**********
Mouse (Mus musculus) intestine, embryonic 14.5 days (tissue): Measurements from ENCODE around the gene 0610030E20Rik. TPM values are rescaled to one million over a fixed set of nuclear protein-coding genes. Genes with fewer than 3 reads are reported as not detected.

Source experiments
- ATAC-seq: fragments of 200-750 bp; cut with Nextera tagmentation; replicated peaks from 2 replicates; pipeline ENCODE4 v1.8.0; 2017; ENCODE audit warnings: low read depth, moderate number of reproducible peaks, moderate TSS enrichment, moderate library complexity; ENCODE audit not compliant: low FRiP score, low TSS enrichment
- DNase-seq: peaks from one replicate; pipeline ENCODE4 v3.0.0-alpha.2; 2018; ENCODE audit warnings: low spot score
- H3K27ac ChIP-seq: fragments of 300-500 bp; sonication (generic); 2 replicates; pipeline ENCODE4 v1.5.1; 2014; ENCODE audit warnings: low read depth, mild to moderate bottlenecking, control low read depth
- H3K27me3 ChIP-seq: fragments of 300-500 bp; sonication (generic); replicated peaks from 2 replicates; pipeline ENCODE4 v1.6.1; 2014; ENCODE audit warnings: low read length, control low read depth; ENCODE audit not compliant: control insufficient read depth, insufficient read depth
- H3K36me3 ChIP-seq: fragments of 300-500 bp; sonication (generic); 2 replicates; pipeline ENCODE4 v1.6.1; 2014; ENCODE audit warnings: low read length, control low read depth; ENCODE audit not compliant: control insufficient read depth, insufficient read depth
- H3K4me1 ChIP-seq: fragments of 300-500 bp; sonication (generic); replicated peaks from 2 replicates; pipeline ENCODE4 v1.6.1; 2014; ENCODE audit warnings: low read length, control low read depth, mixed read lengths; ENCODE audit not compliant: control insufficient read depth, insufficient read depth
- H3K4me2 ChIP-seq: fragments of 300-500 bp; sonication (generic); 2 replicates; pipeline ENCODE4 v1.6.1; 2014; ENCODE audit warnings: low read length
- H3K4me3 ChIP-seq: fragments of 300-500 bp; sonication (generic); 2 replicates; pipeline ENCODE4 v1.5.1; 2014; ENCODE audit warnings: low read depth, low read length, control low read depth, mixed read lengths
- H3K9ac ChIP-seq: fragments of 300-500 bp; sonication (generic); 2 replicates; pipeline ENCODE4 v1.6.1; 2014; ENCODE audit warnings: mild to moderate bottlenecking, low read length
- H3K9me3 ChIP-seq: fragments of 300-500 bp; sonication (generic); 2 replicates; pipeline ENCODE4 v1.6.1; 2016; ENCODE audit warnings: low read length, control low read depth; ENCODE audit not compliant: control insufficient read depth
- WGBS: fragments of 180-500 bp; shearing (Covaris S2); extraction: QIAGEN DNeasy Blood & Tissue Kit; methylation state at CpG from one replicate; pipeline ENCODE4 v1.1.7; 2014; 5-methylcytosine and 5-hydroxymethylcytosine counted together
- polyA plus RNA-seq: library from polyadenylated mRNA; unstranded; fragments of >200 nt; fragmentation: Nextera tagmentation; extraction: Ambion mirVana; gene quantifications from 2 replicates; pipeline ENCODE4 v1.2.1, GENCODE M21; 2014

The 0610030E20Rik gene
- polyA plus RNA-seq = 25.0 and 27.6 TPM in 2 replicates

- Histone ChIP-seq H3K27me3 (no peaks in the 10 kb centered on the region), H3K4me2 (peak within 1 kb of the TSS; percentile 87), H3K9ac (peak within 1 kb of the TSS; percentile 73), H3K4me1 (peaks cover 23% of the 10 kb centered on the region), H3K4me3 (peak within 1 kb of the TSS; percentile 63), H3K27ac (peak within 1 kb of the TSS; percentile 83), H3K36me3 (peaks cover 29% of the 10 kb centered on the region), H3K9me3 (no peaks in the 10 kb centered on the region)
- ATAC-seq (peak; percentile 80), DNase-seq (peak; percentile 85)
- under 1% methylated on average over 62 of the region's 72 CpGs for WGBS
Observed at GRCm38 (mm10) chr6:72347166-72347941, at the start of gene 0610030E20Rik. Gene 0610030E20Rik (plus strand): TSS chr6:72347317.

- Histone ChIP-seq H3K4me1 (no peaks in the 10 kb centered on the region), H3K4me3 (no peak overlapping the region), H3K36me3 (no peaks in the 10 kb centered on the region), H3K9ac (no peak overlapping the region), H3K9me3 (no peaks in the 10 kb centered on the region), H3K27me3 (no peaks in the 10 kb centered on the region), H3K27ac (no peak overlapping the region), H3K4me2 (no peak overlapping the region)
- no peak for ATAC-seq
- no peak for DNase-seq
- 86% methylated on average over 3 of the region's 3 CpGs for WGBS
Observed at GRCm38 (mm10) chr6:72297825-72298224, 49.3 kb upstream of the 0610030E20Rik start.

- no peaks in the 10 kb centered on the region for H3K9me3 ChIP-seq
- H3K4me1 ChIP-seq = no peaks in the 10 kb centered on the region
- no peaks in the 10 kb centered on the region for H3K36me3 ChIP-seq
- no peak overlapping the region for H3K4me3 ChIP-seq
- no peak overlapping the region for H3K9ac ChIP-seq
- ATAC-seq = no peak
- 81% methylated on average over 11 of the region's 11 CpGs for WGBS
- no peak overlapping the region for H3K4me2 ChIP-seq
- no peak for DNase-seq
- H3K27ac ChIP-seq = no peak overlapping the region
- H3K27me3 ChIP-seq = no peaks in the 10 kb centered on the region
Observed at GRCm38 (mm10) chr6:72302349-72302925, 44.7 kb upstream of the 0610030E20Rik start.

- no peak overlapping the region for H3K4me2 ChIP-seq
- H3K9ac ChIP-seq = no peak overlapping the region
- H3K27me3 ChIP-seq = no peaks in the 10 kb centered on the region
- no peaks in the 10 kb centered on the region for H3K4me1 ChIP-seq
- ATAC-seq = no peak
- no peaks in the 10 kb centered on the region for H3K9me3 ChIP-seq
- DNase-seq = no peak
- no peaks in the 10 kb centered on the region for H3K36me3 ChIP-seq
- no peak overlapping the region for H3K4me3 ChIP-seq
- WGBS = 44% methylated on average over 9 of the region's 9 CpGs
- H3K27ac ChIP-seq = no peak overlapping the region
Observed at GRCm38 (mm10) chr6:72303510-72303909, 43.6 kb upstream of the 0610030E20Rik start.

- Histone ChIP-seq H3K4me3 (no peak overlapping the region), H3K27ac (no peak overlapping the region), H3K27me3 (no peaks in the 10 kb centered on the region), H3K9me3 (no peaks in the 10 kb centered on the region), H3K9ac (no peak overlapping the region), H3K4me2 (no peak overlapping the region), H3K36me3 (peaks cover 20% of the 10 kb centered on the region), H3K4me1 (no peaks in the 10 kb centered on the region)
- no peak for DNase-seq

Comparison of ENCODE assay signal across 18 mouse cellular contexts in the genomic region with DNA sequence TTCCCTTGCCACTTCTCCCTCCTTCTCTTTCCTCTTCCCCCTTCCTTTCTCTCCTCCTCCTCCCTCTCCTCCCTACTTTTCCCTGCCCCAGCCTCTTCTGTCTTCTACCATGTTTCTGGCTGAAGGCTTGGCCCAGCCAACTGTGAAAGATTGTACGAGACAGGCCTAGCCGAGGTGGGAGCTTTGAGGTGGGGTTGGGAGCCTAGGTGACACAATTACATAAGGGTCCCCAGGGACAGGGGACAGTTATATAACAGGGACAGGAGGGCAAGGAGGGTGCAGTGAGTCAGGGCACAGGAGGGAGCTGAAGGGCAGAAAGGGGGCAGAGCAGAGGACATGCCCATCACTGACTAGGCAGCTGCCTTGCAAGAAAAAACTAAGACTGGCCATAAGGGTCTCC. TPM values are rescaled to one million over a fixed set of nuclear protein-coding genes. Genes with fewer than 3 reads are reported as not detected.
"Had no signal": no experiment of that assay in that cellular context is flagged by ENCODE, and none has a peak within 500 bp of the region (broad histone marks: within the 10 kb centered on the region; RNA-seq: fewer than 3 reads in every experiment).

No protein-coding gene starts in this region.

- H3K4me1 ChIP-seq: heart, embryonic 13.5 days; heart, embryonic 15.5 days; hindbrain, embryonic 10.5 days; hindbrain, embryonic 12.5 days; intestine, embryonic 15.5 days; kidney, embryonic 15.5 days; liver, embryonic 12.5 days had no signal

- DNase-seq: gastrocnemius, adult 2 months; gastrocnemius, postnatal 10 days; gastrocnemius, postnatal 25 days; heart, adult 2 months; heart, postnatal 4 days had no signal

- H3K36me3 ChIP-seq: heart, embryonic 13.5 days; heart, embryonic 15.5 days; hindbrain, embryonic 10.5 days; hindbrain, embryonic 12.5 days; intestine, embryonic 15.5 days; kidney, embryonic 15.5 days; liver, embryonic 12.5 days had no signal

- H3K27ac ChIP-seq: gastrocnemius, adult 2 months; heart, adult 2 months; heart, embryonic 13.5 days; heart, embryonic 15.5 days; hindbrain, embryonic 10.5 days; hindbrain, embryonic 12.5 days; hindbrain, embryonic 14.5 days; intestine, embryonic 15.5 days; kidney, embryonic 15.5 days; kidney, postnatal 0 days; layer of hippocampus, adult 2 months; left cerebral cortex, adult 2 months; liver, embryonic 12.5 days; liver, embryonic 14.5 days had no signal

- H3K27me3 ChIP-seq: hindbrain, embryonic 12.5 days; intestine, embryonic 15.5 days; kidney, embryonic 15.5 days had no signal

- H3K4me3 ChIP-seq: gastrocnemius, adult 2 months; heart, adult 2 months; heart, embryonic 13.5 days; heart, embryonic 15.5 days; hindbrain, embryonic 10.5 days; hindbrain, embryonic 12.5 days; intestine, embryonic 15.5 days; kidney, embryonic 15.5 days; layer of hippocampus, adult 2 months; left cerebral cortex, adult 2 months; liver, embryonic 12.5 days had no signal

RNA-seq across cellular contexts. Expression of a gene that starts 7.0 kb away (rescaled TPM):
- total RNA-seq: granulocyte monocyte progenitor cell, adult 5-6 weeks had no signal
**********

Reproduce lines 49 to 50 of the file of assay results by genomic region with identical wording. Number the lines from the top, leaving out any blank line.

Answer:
Observed at GRCm38 (mm10) chr6:72303510-72303909, 43.6 kb upstream of the 0610030E20Rik start.

- Histone ChIP-seq H3K4me3 (no peak overlapping the region), H3K27ac (no peak overlapping the region), H3K27me3 (no peaks in the 10 kb centered on the region), H3K9me3 (no peaks in the 10 kb centered on the region), H3K9ac (no peak overlapping the region), H3K4me2 (no peak overlapping the region), H3K36me3 (peaks cover 20% of the 10 kb centered on the region), H3K4me1 (no peaks in the 10 kb centered on the region)